This is a generative writing workshop with multiple prompts on themes including: writing in-scene, creating tension, engaging the reader, becoming aware of story structure, narrative arc, perspective, character relationships, and more. This workshop will equip writers with new, tangible tools to build a meaningful, high-impact narrative. Students should expect to build new literary muscles.
Course Level: Beginner/Intermediate: With writers who are in the earlier stages of their work, I often find that they are not totally aware of the different tools they are using to build a story. They’re often reaching blindly into a box and pulling out whatever tool happens into their grasp. I want them to be very aware of which tools they are choosing to use, and why, and exactly how those tools impact the shape and reader's experience of a story.
In this course, we will begin by pulling writers away from exposition and making them very aware of when they are showing and when they are telling, and the impact this has on the reader. Then, we will move forward from there. We will be looking at a few particularly enduring types of stories and how they are structured in order to inform and strengthen our own work.
This class will meet over our video chat platform. You will need to use Google Chrome and a computer to join your class meetings.
- Become more deliberate with the choices you make in your writing
- A better understanding of when to “show” and when to “tell”
- Many different writing prompts that will help students understand different parts of craft
- Understanding what makes published stories successful and a look at why certain stories enduring
- Access to Catapult's list of writing opportunities and important submission deadlines, as well as a 10% discount on all future Catapult classes
Every week, between courses, students will either be assigned a reading or writing assignment. The majority of weeks, students will be assigned to write one new scene or very short story (2 to 5) pages, with clear perimeters. The scenes are short, but students are encouraged to make them clean and tight, and adhere closely to the perimeters of the assignment.
1. Writing In-Scene:
2. Understanding the difference between exposition and active narrative (with close reads of student’s scenes)
3. Reinvigorating classic story tropes
4. Close read and discussion of student’s scenes using classic story tropes with contemporary twists
5. Understanding how character and narrator perspective shifts the takeaway of the story
6. Close read and discussion final student stories, followed by Q&A with instructor (may include questions about publishing)
Chavisa Woods is the author of the Shirley Jackson Award-winning book, Things To Do When You're Goth in the Country. Her fourth book 100 Times, was released by Seven Stories in June 2019. Her work has received praise from Publishers Weekly, Booklist, Electric Lit, Lit Hub, The Rumpus, Tin House, and actress Emma Roberts (American Horror Story/Scream Queens.) She was also the recipient of the Kathy Acker Award, the Cobalt Fiction Prize, the Jerome Foundation Award, and is a three-time Lambda finalist, and MacDowell Fellow.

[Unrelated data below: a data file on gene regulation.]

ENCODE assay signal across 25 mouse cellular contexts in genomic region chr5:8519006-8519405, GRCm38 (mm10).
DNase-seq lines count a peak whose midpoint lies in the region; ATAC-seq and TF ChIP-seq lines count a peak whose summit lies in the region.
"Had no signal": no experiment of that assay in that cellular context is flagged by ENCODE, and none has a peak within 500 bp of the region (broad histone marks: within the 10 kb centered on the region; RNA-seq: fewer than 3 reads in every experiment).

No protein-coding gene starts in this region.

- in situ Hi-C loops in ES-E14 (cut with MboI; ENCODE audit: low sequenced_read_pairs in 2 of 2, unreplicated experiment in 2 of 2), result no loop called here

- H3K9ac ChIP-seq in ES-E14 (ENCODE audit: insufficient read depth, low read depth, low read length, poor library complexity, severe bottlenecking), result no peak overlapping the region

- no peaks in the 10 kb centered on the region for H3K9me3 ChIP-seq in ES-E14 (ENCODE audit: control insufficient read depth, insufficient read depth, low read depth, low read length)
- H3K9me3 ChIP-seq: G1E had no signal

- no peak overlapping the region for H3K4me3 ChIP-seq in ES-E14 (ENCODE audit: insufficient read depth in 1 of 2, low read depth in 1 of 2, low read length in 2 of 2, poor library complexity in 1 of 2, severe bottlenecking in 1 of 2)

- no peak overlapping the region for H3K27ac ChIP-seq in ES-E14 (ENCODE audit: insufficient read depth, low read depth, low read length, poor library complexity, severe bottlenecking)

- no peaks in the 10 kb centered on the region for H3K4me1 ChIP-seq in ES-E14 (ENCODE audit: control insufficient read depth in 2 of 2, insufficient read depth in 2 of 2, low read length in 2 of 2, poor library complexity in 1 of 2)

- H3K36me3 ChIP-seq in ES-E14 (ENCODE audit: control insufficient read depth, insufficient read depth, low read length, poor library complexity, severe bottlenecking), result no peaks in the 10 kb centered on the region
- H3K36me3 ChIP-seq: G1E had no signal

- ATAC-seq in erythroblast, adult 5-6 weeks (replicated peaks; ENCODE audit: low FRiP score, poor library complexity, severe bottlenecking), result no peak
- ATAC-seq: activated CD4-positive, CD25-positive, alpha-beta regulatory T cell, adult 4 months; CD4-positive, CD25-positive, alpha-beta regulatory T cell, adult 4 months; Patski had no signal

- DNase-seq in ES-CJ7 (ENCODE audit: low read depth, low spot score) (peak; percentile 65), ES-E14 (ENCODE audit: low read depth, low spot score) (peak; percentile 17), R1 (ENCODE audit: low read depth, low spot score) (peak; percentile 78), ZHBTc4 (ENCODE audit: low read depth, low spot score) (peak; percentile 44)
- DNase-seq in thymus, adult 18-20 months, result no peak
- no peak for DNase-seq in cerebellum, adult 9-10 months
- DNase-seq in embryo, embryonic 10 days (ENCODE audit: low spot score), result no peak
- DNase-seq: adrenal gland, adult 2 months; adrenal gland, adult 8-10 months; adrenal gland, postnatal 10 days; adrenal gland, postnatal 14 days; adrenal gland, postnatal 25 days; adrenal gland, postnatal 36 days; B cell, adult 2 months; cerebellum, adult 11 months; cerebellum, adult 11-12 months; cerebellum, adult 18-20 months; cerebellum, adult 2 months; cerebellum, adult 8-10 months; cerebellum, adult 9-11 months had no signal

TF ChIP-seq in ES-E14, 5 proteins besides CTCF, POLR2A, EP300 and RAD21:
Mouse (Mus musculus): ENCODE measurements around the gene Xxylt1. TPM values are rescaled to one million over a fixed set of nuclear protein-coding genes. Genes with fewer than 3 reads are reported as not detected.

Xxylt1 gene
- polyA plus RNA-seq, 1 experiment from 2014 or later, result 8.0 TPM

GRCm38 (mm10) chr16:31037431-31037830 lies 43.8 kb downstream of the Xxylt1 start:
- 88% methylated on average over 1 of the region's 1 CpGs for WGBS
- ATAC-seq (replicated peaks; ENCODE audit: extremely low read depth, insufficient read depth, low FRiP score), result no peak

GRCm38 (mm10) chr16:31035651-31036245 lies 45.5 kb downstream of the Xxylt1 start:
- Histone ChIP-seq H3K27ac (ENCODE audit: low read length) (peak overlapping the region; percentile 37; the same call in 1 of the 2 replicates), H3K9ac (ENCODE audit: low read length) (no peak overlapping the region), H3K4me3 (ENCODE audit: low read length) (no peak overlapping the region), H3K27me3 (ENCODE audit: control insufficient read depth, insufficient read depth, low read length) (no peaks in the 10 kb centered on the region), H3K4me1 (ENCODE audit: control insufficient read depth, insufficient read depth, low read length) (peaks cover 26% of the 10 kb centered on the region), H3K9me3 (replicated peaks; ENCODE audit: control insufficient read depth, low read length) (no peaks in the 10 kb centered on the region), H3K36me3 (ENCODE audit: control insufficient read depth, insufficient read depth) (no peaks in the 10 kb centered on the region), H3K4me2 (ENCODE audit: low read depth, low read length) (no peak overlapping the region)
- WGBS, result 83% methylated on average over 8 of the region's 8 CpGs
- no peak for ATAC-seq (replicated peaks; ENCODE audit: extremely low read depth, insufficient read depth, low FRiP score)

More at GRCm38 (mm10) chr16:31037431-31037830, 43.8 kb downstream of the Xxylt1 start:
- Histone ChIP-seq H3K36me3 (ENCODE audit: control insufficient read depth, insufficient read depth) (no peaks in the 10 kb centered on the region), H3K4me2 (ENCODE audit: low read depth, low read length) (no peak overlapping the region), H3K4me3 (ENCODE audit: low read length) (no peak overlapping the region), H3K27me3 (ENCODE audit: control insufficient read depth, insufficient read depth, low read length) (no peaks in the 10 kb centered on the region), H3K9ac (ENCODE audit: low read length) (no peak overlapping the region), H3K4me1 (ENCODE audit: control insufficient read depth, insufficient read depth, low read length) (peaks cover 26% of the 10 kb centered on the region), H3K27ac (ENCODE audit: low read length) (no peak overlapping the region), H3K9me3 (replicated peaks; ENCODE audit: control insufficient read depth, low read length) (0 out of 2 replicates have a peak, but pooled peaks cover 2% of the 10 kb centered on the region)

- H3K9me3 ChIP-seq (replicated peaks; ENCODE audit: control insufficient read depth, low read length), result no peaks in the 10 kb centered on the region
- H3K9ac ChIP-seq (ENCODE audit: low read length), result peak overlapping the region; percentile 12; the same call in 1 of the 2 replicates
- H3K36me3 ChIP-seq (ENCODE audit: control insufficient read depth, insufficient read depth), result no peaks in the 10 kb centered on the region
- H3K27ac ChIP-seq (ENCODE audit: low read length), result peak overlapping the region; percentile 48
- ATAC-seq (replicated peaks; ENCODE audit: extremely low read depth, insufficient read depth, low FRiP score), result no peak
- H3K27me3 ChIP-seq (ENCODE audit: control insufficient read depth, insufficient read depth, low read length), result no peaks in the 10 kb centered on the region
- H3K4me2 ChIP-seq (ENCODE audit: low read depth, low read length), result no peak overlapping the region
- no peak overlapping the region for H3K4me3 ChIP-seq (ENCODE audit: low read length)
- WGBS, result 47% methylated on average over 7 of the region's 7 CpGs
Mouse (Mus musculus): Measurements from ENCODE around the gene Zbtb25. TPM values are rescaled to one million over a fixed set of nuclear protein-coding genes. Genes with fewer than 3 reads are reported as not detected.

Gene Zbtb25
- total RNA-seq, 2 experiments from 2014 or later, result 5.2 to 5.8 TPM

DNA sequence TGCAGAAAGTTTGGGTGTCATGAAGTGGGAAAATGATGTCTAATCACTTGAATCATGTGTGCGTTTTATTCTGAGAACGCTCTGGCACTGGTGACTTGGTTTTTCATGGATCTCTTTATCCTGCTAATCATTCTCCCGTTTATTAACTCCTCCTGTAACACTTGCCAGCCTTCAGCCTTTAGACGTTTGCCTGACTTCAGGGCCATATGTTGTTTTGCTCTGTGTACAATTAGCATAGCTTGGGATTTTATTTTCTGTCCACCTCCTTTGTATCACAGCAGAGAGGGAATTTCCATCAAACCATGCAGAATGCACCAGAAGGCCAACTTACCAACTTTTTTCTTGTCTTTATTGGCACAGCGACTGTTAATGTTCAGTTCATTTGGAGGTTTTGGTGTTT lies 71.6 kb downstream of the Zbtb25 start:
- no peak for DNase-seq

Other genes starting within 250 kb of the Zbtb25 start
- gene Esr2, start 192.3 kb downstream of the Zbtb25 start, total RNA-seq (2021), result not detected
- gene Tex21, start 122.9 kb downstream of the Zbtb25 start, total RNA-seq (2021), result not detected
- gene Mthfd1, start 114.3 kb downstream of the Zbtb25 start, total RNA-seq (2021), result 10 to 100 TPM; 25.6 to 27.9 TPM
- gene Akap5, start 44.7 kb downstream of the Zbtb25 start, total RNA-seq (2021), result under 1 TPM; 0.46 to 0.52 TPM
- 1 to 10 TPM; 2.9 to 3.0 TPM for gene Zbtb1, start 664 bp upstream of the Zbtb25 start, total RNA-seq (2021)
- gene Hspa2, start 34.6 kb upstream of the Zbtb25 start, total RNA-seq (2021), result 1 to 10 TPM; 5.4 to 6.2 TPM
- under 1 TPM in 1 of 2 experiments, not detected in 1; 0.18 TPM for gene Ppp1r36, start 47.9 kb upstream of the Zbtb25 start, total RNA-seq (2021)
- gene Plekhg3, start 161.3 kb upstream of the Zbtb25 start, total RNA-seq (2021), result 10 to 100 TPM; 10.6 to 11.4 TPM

"I suspect this text will become a vital tool for teaching, reclaiming, and collectively mourning for years to come.”
"Woods lays out her experiences, from the mundane to the horrifying and from the horrifying to the mundane. The effect is unsettling."
"With her forthright, stark style, Woods reveals and examines the abuse she and so many other women have endured."
"Fascinating, horrific but also sometimes hilarious."
“Incident by incident, this book makes its case in stark, personal terms."
"Her characters are complex and never sink into the ease of generalizations. She spares no experience in her representation of modern America; it is a rare work of literary fiction that fully showcases the rich and diverse American populace. The stories establish instant, distinct voices. This book is tight, intelligent, and important, and sure to secure Woods a seat in the pantheon of critical twenty-first-century voices."
"Think of Woods as a literary exorcist, calling out certain entities that possess rural America: isolation, working-class poverty, drugs, incarceration, military dogma, and evangelical religion."
"Woods allows ambivalence to complicate her stories so they cannot be reduced to rhetoric, though they remain staunchly political (...)Woods embraces the complex humanity of her characters even as she explores the tragedy of enculturation, identifying forces that divide us. Woods' tone brings a certain frankness that makes everything from the banal to the patently ridiculous seem utterly believable."
"I can’t think of any other book that captures the essence of America the way Woods' collection does—it is nuanced and provocative, heartfelt and funny and wise."
"Chavisa’s teaching gave me a much needed push in my writing. Her insightful and rigorous questions make clear that she knows how to craft compelling and meaningful work. Since taking her workshop, I have been able to apply a keener lens to analyze writing as well as gaining the resolve to dig into subject matter befitting the course’s title."
"Chavisa Woods is a very talented writer and teacher. From the beginning, she provided easy to understand tips that changed the way I tell stories. She taught us skills for keeping the reader engaged and also how to bring the story to a larger, socially relevant context. I highly recommend her class!"